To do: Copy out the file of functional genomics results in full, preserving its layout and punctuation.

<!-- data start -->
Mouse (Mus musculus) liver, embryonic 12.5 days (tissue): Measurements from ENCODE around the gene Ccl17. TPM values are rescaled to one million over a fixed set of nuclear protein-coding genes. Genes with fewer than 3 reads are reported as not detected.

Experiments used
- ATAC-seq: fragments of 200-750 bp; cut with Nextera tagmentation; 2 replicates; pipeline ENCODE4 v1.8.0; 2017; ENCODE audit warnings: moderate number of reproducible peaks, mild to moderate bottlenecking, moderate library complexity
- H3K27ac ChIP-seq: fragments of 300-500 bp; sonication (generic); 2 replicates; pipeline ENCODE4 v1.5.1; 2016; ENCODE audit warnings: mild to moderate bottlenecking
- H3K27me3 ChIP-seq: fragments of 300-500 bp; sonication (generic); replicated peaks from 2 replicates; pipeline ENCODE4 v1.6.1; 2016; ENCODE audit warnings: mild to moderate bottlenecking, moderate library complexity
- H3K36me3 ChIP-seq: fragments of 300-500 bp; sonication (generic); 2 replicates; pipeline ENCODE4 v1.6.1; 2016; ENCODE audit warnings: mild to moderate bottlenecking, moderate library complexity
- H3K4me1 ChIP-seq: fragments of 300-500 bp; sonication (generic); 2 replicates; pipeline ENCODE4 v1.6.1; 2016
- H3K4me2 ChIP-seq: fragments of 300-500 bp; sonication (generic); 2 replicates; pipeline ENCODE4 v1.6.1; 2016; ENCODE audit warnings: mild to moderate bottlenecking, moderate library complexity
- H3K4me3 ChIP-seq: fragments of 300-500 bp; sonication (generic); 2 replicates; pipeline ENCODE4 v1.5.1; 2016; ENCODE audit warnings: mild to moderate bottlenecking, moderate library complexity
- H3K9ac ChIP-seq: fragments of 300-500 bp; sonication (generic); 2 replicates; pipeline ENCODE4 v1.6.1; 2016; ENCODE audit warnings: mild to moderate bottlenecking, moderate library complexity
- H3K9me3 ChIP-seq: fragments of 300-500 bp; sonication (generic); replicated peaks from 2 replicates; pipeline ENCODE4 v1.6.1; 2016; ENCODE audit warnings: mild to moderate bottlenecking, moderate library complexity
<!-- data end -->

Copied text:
Mouse (Mus musculus) liver, embryonic 12.5 days (tissue): Measurements from ENCODE around the gene Ccl17. TPM values are rescaled to one million over a fixed set of nuclear protein-coding genes. Genes with fewer than 3 reads are reported as not detected.

Experiments used
- ATAC-seq: fragments of 200-750 bp; cut with Nextera tagmentation; 2 replicates; pipeline ENCODE4 v1.8.0; 2017; ENCODE audit warnings: moderate number of reproducible peaks, mild to moderate bottlenecking, moderate library complexity
- H3K27ac ChIP-seq: fragments of 300-500 bp; sonication (generic); 2 replicates; pipeline ENCODE4 v1.5.1; 2016; ENCODE audit warnings: mild to moderate bottlenecking
- H3K27me3 ChIP-seq: fragments of 300-500 bp; sonication (generic); replicated peaks from 2 replicates; pipeline ENCODE4 v1.6.1; 2016; ENCODE audit warnings: mild to moderate bottlenecking, moderate library complexity
- H3K36me3 ChIP-seq: fragments of 300-500 bp; sonication (generic); 2 replicates; pipeline ENCODE4 v1.6.1; 2016; ENCODE audit warnings: mild to moderate bottlenecking, moderate library complexity
- H3K4me1 ChIP-seq: fragments of 300-500 bp; sonication (generic); 2 replicates; pipeline ENCODE4 v1.6.1; 2016
- H3K4me2 ChIP-seq: fragments of 300-500 bp; sonication (generic); 2 replicates; pipeline ENCODE4 v1.6.1; 2016; ENCODE audit warnings: mild to moderate bottlenecking, moderate library complexity
- H3K4me3 ChIP-seq: fragments of 300-500 bp; sonication (generic); 2 replicates; pipeline ENCODE4 v1.5.1; 2016; ENCODE audit warnings: mild to moderate bottlenecking, moderate library complexity
- H3K9ac ChIP-seq: fragments of 300-500 bp; sonication (generic); 2 replicates; pipeline ENCODE4 v1.6.1; 2016; ENCODE audit warnings: mild to moderate bottlenecking, moderate library complexity
- H3K9me3 ChIP-seq: fragments of 300-500 bp; sonication (generic); replicated peaks from 2 replicates; pipeline ENCODE4 v1.6.1; 2016; ENCODE audit warnings: mild to moderate bottlenecking, moderate library complexity